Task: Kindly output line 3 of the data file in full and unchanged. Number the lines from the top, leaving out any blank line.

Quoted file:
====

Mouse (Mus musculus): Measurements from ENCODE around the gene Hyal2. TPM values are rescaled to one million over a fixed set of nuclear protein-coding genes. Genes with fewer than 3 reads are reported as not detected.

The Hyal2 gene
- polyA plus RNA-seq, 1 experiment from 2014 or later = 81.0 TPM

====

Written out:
- polyA plus RNA-seq, 1 experiment from 2014 or later = 81.0 TPM